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Author: Subject: McLeod Gauge
RiP057
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[*] posted on 14-4-2011 at 19:55
McLeod Gauge


I have recently aquired a swiveling McLeod Gauge
much like this one

actually it is exactly like that one, but it is totally wrecked with oxidized mercury.

I was wondering if the board knew any way to clean this beautiful instrument.

I have been taught to use HNO3, but I was wondering if there were any other milder solutions that can be used to clean this piece of glassware, or if it is just the HNO3.

As far as the nitric acid goes would one use conc.? or 10%?
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mr.crow
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[*] posted on 14-4-2011 at 20:30


Very nice! nitric acid will dissolve Hg metal too, while HCl will just dissolve the oxide. Concentrated HNO3 would be pretty vigorous.



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RiP057
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[*] posted on 14-4-2011 at 20:59


so your recommending dilute nitric, and there is a little Hg left in the left most capillary where the readings are done, would dilute take care of the liquid mercury as well??

and yes I got a smashing price on it only fifty bucks!!!
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mr.crow
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[*] posted on 15-4-2011 at 06:21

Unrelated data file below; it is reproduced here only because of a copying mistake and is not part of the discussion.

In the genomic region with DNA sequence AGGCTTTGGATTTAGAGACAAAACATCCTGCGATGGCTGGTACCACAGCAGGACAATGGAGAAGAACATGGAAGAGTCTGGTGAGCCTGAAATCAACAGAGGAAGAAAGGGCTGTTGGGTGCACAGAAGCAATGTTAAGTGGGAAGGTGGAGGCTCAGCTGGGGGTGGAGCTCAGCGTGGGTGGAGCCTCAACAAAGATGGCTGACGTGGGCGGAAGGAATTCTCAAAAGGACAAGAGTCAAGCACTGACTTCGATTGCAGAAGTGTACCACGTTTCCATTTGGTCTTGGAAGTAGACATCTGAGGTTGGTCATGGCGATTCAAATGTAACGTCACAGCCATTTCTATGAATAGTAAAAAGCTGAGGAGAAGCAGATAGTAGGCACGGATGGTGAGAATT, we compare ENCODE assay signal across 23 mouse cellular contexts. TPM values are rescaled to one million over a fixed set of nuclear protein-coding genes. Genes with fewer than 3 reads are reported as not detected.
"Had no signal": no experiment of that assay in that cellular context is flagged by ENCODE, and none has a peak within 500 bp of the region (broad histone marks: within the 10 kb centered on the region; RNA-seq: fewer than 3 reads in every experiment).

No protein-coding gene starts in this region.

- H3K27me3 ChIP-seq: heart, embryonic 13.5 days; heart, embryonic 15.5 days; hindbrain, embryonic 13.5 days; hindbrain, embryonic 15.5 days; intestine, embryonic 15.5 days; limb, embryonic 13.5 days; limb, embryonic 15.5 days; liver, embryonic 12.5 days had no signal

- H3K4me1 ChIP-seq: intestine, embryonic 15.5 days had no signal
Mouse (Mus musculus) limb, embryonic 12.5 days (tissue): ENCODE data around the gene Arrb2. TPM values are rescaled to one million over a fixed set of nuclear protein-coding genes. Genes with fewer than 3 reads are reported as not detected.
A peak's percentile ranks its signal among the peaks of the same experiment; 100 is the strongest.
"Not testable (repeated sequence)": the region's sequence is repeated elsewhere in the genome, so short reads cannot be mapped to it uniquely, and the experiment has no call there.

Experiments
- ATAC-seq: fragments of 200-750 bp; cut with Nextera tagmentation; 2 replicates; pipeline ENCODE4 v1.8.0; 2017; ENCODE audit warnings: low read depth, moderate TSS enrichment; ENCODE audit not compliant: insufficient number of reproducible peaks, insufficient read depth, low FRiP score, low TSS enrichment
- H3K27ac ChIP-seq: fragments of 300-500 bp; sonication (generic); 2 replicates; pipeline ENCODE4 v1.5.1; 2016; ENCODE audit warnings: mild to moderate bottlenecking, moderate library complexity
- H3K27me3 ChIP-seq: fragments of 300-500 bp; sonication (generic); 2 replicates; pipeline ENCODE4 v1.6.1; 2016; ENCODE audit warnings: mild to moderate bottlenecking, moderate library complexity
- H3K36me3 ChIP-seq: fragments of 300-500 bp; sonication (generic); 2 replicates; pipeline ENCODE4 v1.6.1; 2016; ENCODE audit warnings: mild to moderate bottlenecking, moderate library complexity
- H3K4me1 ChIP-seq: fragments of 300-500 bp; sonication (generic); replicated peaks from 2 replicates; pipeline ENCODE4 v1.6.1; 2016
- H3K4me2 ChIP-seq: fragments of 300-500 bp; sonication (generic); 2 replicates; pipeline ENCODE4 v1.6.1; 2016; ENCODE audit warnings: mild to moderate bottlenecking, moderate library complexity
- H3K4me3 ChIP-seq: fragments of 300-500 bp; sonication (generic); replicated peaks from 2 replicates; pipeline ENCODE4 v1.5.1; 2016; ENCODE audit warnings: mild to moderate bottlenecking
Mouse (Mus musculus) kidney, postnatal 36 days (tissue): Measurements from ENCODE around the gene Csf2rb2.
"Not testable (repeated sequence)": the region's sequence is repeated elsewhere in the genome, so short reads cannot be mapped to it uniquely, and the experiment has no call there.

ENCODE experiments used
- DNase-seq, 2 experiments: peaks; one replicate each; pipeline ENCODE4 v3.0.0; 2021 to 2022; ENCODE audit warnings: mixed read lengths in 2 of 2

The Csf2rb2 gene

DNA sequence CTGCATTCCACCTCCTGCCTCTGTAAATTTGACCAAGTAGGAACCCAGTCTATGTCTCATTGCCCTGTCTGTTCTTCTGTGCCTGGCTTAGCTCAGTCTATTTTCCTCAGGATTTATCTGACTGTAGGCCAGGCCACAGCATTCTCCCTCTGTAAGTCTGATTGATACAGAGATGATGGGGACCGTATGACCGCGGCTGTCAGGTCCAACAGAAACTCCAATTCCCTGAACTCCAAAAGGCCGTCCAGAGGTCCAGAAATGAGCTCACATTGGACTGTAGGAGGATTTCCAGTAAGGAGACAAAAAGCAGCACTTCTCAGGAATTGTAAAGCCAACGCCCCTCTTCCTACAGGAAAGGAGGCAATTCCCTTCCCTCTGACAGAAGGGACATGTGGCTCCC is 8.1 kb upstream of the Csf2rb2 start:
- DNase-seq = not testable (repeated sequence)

Actually dilute HNO3 sounds like the best bet. In case any Hg metal is trapped in the oxides or on the surface of the glass. It might be hard to get good contact in the capillary tube. I have never done it before though, haha

To neutralize the Hg contaminated waste react it with NaOH to turn it back into HgO. Not carbonate, fizzing bad!




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RiP057
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[*] posted on 15-4-2011 at 07:00


Im going to give it a try first with the dilute then ramp it up if nothing occurs. As far as the gauge that I have now it is closed on the reading end like the one in the picture, however the one that I had used in the past had a little white stopper on the end of the reading capillary. This made for an easy clean of it, and would definately help get the stuck mercury out of that little corner..... dont know why this one is a complete body, maybe that is the design
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Wizzard
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[*] posted on 15-4-2011 at 07:51


Just be careful- Mercury compounds are toxic :)
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RiP057
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[*] posted on 15-4-2011 at 15:25


uhhh duhh!!!

but in better scientific prose....

only an amateur would dare mess with the highly toxic and deadly mercuric compounds w/o gloves

definately wearing gloves just alone for the nitric acid part, but doubly for the Hg (II) salts even if they are only Hg (I) salts.... Im pretty sure they are Hg (II)

but enough splitting hairs :)

[Edited on 15-4-2011 by RiP057]
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chemoleo